You certainly know your sister as well as I do-or should.

She's terribly impressionable and always has been, and you know it very well! Are you sitting down out there? I have a terrible feeling you're sitting down out there with about five cigarettes going.

Are you? Glass, however, didn't choose to reply. I'd like to get out of this God-damned tub You hear me? A fresh wave of worry had passed over her face. She straightened her back restively. For several minutes she had been holding her cigarette ashes in her cupped left hand. She now reached over, without quite having to get up, and emptied them into the wastebasket. The house is absolutely upside down. The painters are almost finished in her room, and they're going to want to get in the living room immediately after lunch.

I don't know whether to wake her up, or what. She's had almost no sleep. I'm simply losing my mind. Do you know how long it's been since I've been free to have the painters in this apartment? Nearly twen -". The dawn comes up. I forget all about the painters. Listen, why haven't you asked them in here? There's plenty of room.

What the hell kind of host will they think I am, not asking them into the bathroom when I'm-". As if in obedience, Zooey abruptly put his washcloth to use. For quite a little interval, the faint swush of it was the only sound in the bathroom. Glass, seated eight or ten feet away from the shower curtain, stared across the tiled floor at the blue [] bathmat alongside the tub.

Her cigarette had burned down to the last half inch. She held it between the ends of two fingers of her right hand. Distinctly, her way of holding it tended to blow to some sort of literary hell one's first, strong and still perfectly tenable impression that an invisible Dubliner's shawl covered her shoulders.

Not only were her fingers of an extraordinary length and shapeliness-such as, very generally speaking one wouldn't have expected of a medium-stout woman's ringers-but they featured, as it were, a somewhat imperial-looking tremor; a deposed Balkan queen or a retired favorite courtesan might have had such an elegant tremor. And this was not the only contradiction to the Dublin-black-shawl motif. There was the rather eyebrow-raising fact of Bessie Glass's legs, which were comely by any criterion.

They were the legs of a once quite widely acknowledged public beauty, a vaudevillian, a dancer, a very light dancer. They were crossed now, as she sat staring at the bathmat, left over right, a worn white terrycloth slipper looking as if it might fall off the extended foot at any second.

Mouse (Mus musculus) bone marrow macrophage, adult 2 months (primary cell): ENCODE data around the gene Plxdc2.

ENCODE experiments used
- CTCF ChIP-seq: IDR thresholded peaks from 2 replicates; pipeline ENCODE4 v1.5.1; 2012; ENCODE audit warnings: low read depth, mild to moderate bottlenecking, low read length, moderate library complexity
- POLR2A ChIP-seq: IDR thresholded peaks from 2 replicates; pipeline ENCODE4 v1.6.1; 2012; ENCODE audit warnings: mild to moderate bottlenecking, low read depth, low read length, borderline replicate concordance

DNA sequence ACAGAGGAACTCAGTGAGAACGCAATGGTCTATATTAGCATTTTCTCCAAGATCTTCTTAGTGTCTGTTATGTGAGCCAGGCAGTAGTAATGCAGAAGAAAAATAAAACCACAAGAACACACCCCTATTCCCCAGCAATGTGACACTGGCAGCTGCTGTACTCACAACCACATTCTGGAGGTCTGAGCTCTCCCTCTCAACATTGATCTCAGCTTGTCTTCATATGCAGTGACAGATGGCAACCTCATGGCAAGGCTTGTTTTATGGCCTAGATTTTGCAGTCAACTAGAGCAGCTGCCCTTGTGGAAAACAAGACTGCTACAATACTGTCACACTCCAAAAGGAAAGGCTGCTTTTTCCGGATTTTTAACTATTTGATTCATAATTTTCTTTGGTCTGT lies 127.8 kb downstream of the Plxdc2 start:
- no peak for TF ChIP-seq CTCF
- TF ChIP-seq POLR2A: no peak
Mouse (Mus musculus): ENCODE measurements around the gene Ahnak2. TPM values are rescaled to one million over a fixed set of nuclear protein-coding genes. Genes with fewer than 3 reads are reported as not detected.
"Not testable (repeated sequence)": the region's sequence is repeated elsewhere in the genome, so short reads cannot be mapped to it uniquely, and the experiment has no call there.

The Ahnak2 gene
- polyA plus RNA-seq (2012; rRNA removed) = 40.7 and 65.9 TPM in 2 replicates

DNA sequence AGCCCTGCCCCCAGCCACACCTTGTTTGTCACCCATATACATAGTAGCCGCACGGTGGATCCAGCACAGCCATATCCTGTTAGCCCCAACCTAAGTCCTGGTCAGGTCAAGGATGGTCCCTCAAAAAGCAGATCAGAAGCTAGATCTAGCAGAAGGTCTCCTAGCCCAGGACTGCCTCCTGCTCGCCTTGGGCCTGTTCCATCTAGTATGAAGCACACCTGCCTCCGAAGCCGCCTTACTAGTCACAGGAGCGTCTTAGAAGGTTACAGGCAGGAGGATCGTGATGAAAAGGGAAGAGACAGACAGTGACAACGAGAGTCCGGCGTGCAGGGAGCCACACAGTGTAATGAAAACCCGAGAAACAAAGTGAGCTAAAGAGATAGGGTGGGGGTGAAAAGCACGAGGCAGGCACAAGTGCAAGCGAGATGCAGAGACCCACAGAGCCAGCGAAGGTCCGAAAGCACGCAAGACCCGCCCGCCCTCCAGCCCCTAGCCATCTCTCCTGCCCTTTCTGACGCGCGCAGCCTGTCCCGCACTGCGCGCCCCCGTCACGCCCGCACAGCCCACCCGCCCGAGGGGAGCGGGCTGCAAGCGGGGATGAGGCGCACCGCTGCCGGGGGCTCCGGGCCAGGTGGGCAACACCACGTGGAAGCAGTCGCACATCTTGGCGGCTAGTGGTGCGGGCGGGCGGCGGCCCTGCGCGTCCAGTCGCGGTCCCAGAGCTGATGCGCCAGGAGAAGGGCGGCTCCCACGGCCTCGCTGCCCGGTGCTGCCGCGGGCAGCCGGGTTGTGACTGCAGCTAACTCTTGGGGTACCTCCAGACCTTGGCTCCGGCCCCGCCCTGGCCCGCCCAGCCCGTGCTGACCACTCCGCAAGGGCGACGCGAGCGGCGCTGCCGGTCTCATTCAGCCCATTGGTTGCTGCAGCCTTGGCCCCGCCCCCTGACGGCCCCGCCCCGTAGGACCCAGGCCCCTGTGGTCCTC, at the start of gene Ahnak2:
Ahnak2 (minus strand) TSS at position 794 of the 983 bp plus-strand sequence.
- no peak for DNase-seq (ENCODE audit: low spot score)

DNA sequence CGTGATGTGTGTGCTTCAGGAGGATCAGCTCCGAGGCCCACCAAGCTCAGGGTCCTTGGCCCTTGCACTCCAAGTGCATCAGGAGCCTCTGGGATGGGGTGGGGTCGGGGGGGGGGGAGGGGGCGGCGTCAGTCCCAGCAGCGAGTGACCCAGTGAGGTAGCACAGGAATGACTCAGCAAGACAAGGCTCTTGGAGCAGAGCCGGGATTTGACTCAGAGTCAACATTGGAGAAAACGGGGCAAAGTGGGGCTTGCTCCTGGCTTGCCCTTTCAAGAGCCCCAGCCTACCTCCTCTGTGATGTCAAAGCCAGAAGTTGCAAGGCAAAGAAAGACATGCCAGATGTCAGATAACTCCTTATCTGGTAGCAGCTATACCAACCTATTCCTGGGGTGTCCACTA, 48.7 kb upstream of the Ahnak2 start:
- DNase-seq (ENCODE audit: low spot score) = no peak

The feet were extraordinarily small, the ankles were still slender, and, perhaps most remarkable, the calves were still firm and evidently never had been knotty. A much deeper sigh than customary-almost, it seemed, a part of the life force itself-suddenly came from Mrs. She got up and carried her cigarette over to the washbowl, let cold water run on it, then dropped the extinguished stub into the waste-basket and sat down again.

The spell of introspection she had cast on herself was unbroken, as if she hadn't moved from her seat at all. I'm giving you fair warning. Let's not wear out our welcome, buddy. Glass, who had resumed staring at the blue bathmat, gave an absent-minded nod at this "fair warning. On the other hand, he might not have.

It was a very touch-and-go business, in , to get a wholly plausible reading from Mrs. Glass's face, and especially [] from her enormous blue eyes.

Franny and Zooey

Where once, a few years earlier, her eyes alone could break the news either to people or to bathmats that two of her sons were dead, one by suicide her favorite, her most intricately calibrated, her kindest son , and one killed in World War II her only truly lighthearted son -where once Bessie Glass's eyes alone could report these facts, with an eloquence and a seeming passion for detail that neither her husband nor any of her adult surviving children could bear to look at, let alone take in, now, in , she was apt to use this same terrible Celtic equipment to break the news, usually at the front door, that the new delivery boy hadn't brought the leg of lamb in time for dinner or that some remote Hollywood starlet's marriage was on the rocks.